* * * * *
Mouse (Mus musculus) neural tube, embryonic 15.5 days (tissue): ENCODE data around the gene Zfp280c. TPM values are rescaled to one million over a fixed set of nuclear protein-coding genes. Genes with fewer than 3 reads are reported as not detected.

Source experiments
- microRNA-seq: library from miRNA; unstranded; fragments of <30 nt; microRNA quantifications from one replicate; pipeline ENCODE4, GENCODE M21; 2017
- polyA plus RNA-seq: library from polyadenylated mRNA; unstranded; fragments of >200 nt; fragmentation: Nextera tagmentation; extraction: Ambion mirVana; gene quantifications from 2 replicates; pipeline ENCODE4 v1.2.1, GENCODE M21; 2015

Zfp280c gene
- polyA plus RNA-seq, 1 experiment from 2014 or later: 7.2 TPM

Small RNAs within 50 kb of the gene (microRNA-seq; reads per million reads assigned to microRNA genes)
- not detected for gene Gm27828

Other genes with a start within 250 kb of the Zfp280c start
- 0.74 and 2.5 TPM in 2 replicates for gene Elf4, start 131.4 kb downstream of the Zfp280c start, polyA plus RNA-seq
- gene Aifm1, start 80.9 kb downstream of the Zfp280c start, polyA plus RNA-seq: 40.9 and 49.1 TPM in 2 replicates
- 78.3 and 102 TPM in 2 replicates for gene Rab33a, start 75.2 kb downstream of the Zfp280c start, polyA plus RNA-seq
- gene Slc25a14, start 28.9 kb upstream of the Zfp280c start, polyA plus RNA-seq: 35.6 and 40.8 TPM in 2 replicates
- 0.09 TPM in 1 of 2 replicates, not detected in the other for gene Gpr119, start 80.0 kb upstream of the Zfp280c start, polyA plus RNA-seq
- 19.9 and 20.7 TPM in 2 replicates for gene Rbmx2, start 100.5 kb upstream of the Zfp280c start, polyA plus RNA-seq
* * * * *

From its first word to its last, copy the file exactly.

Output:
Mouse (Mus musculus) neural tube, embryonic 15.5 days (tissue): ENCODE data around the gene Zfp280c. TPM values are rescaled to one million over a fixed set of nuclear protein-coding genes. Genes with fewer than 3 reads are reported as not detected.

Source experiments
- microRNA-seq: library from miRNA; unstranded; fragments of <30 nt; microRNA quantifications from one replicate; pipeline ENCODE4, GENCODE M21; 2017
- polyA plus RNA-seq: library from polyadenylated mRNA; unstranded; fragments of >200 nt; fragmentation: Nextera tagmentation; extraction: Ambion mirVana; gene quantifications from 2 replicates; pipeline ENCODE4 v1.2.1, GENCODE M21; 2015

Zfp280c gene
- polyA plus RNA-seq, 1 experiment from 2014 or later: 7.2 TPM

Small RNAs within 50 kb of the gene (microRNA-seq; reads per million reads assigned to microRNA genes)
- not detected for gene Gm27828

Other genes with a start within 250 kb of the Zfp280c start
- 0.74 and 2.5 TPM in 2 replicates for gene Elf4, start 131.4 kb downstream of the Zfp280c start, polyA plus RNA-seq
- gene Aifm1, start 80.9 kb downstream of the Zfp280c start, polyA plus RNA-seq: 40.9 and 49.1 TPM in 2 replicates
- 78.3 and 102 TPM in 2 replicates for gene Rab33a, start 75.2 kb downstream of the Zfp280c start, polyA plus RNA-seq
- gene Slc25a14, start 28.9 kb upstream of the Zfp280c start, polyA plus RNA-seq: 35.6 and 40.8 TPM in 2 replicates
- 0.09 TPM in 1 of 2 replicates, not detected in the other for gene Gpr119, start 80.0 kb upstream of the Zfp280c start, polyA plus RNA-seq
- 19.9 and 20.7 TPM in 2 replicates for gene Rbmx2, start 100.5 kb upstream of the Zfp280c start, polyA plus RNA-seq